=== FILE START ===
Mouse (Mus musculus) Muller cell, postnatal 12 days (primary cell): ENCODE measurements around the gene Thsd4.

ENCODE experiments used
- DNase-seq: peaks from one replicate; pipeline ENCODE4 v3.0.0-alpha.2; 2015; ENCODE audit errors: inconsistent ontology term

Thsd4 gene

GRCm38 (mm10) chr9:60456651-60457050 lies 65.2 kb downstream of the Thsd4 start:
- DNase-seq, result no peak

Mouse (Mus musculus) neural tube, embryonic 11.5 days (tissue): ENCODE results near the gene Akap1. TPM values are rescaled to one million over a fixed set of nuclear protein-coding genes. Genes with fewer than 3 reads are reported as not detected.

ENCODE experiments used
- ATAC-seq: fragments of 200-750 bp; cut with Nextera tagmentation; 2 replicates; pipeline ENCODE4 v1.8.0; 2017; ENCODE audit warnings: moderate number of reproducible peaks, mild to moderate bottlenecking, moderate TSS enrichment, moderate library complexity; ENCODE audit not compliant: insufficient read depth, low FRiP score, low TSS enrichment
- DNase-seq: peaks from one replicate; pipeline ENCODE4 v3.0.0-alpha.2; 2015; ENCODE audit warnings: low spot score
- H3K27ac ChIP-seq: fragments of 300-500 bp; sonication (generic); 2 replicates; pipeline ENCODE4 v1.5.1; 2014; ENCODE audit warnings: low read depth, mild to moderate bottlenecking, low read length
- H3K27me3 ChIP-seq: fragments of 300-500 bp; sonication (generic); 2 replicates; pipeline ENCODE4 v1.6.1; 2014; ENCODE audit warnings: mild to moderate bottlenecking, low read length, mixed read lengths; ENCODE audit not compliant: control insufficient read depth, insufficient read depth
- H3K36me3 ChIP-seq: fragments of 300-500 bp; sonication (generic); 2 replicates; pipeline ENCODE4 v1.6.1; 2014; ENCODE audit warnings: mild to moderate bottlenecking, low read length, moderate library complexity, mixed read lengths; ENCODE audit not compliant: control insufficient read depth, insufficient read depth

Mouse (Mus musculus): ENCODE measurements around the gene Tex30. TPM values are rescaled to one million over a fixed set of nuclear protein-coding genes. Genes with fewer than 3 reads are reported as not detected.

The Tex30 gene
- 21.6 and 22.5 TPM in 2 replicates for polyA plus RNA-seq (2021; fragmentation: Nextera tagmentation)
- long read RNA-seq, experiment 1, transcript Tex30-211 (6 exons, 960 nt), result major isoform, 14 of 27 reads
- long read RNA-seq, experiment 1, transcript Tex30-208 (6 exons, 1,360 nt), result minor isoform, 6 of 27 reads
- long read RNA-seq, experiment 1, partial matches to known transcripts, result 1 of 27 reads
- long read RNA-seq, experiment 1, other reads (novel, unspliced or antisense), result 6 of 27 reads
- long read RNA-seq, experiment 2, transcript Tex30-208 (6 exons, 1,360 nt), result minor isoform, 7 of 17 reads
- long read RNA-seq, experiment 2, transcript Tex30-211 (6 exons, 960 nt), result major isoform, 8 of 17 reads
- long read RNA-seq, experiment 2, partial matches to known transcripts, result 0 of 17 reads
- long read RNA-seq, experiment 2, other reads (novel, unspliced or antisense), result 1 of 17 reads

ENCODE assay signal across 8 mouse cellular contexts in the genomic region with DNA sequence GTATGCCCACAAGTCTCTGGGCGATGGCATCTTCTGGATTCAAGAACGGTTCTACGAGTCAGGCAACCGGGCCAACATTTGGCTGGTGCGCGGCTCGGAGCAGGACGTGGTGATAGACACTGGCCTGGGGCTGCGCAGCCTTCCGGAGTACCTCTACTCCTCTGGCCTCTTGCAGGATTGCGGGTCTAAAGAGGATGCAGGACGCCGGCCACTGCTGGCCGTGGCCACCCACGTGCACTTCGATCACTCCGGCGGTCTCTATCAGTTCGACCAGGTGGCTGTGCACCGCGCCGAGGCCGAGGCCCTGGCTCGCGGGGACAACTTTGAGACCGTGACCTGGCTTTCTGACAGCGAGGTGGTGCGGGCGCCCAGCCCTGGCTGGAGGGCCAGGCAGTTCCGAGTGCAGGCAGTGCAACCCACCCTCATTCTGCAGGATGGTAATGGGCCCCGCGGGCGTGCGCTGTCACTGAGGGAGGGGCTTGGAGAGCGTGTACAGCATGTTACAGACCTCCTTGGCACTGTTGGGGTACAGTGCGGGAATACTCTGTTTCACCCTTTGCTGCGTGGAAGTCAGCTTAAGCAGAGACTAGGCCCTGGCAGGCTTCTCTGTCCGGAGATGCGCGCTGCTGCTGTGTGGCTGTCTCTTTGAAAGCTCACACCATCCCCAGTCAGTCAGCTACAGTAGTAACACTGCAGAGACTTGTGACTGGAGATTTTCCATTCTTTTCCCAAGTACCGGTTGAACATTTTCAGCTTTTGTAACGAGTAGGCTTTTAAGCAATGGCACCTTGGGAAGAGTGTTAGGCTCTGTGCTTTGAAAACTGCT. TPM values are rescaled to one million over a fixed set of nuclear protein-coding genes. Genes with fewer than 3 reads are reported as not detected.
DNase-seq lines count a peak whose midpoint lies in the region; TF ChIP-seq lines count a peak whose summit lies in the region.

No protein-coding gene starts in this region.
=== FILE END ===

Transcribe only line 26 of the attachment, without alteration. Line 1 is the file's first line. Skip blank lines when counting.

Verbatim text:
DNase-seq lines count a peak whose midpoint lies in the region; TF ChIP-seq lines count a peak whose summit lies in the region.